It’s amazing that the amount of news that happens in the world every day always just exactly fits the newspaper.

JERRY SEINFELD

Journalism

Tales From Fleet Street


One of the first newspapers was Ichabod Dawks's News-Letter which included a blank space in each edition in which personal news could be written before being posted to friends and relatives around the country.

Today there are only two newspapers left on Fleet Street, Germany's Bild and D. C. Thomson, publishers of The Beano. The fate of four national newspapers lay in the hands of the great newspaper magnate Alfred Harmsworth also known as Lord Northcliffe (1865-1922) who founded the Daily Mirror, and the Daily Mail before rescuing The Timesand the Observer. He was virulently anti-German but perhaps with good reason: a German warship specifically attacked his house during the First World War.

Before becoming a press baron, Lord Northcliffe wrote a very QI-sounding book: Answers to Correspondents On Every Subject Under the Sun. The first edition contained articles with the headlines ‘What the Queen Eats’, ‘How to Cure Freckles’ and ‘Why Jews Don't Ride Bicycles’; sadly we don't know what his answers were. Northcliffe offered £200 of free 'life insurance' to the family of anyone who was killed in a railway accident AND had a signed copy of Answers on them at the time.

Daily Mail Village in Welwyn Garden City was a village built in response to the housing crisis after the First World War. In 1922, the newspaper planned to build 100 houses showcasing new building methods but the plans were over-ambitious and the project had to be bailed out by the Welwyn Garden City Company who eventually built 41 houses on six acres demonstrating 16 different systems of housing construction. The area was soon renamed Meadow Green.

In 1909, the Daily Mirror offered £5 prizes for ideas on how to improve the paper: suggestions ranged from perfuming the pages with a different scent each day to perforating the stories so they could be torn out and read individually.

Getting the Scoop


The search for a scoop needn’t be confined to those who are still living - during the 1987 election The Sun newspaper asked ‘medium and psychic investigator Nella Jones’ to contact dead historical figures and ask how they would vote. Stalin was voting for Labour. Churchill, Nelson and Boadicea were, unsurprisingly, voting for Margaret Thatcher, and Genghis Khan said he didn’t know.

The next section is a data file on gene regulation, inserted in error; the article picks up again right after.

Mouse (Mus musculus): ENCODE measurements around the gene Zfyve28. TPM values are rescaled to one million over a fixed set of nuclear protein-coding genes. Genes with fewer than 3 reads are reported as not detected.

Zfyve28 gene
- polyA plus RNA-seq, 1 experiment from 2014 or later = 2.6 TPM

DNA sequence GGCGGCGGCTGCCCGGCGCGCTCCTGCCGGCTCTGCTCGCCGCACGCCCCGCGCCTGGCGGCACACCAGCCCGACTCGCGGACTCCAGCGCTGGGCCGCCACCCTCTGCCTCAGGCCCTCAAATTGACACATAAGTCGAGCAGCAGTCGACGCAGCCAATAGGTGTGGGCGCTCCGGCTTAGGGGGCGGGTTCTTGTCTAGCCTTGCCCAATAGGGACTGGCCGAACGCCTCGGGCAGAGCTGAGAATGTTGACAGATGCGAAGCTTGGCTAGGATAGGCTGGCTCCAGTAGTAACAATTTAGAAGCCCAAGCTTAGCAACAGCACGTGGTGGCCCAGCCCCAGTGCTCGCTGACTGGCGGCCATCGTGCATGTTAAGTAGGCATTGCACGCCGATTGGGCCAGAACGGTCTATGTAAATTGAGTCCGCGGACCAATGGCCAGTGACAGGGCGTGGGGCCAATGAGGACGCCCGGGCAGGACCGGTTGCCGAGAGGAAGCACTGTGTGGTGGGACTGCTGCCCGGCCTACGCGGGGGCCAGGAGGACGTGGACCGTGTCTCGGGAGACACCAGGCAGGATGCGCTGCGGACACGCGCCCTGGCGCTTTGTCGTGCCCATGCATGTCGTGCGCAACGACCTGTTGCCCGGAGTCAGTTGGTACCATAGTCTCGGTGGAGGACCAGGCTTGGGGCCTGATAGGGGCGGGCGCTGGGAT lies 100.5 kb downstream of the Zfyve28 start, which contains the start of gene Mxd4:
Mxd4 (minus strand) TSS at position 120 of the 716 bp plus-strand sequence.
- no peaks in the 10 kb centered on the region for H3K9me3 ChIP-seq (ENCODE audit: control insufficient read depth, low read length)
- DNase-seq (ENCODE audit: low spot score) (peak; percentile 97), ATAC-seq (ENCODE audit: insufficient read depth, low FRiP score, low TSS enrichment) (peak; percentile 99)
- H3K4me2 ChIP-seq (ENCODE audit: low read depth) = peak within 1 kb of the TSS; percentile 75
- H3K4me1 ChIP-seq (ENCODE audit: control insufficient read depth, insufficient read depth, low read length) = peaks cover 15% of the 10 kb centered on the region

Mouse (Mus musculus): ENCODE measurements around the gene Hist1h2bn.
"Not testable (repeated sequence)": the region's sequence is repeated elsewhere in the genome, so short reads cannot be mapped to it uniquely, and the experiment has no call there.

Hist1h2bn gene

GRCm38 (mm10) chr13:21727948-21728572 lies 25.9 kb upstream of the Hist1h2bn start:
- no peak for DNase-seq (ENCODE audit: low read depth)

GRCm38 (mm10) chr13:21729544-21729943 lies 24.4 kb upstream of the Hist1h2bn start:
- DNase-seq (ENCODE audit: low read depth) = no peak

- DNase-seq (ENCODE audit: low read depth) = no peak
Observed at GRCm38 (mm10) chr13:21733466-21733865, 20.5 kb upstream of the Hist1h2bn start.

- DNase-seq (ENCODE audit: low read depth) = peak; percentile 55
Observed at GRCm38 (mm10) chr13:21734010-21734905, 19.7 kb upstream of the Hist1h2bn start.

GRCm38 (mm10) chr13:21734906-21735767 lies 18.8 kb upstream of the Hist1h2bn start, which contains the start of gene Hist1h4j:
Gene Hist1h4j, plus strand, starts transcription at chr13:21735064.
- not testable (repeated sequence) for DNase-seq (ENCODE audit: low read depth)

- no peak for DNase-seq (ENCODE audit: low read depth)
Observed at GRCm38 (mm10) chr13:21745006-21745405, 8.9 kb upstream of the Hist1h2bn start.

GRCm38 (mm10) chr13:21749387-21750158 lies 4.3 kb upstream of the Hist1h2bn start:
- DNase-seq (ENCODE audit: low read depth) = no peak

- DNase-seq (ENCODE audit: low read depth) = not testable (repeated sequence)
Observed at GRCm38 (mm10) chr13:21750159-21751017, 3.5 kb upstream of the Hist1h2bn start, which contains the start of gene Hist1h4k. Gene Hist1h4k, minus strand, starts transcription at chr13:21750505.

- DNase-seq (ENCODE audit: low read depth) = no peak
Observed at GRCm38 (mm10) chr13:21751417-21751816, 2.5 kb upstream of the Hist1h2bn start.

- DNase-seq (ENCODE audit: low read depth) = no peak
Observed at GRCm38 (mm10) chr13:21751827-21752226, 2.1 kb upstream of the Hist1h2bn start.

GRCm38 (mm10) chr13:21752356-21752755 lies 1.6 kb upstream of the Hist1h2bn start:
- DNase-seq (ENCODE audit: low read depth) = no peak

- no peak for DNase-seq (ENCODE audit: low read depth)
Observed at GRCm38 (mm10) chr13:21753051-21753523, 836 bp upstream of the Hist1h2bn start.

The first TV review was published on the 2nd November 1936; the BBC’s new service had opened at 3pm the previous day.  The reviewer wrote: ‘I have watched it with interest for two hours, I have a bad headache, and I am looking forward to returning to my radio.’

Newspapers can of course also get it very right. The Top 10 Most Wanted lists stemmed from a journalist working for the Washington Daily News. He wanted a good headline so rang up the FBI for a list of ten tough customers. The article hit the front page and the FBI realised there might be something in enlisting the public’s help.

The first advertising jingles were written down in newspapers; readers were expected
to sing them themselves.

A search for ‘singular coincidence’ in the British Newspaper Archive brings up more than 10,000 articles.

Jung’s grandfather taught his children Hebrew so they would be able to read the newspapers in heaven.

The Fat Boy of Peckham


The Daily Mail was attacking government waste even in 1906, when they wrote about the ‘Fat Boy of Peckham’, John Trundley.

He was too unfit to walk to school. The ‘wastrels’ at the council, to the Mail’s scorn, allegedly built him 200 yards of special railway.

OSCAR WILDE (1854-1900)

The difference between literature and journalism is that journalism is unreadable, and literature is not read.

The president of Turkmenistan sacked 30 TV news staff in 2008 after a cockroach was spotted walking across the set during a bulletin.

The historic news of the first manned powered flight by the Wright Brothers first appeared in the magazine Gleanings in Bee Culture.

ANEURIN BEVAN (1897-1960)

I read the newspaper avidly. It is my one form of continuous fiction.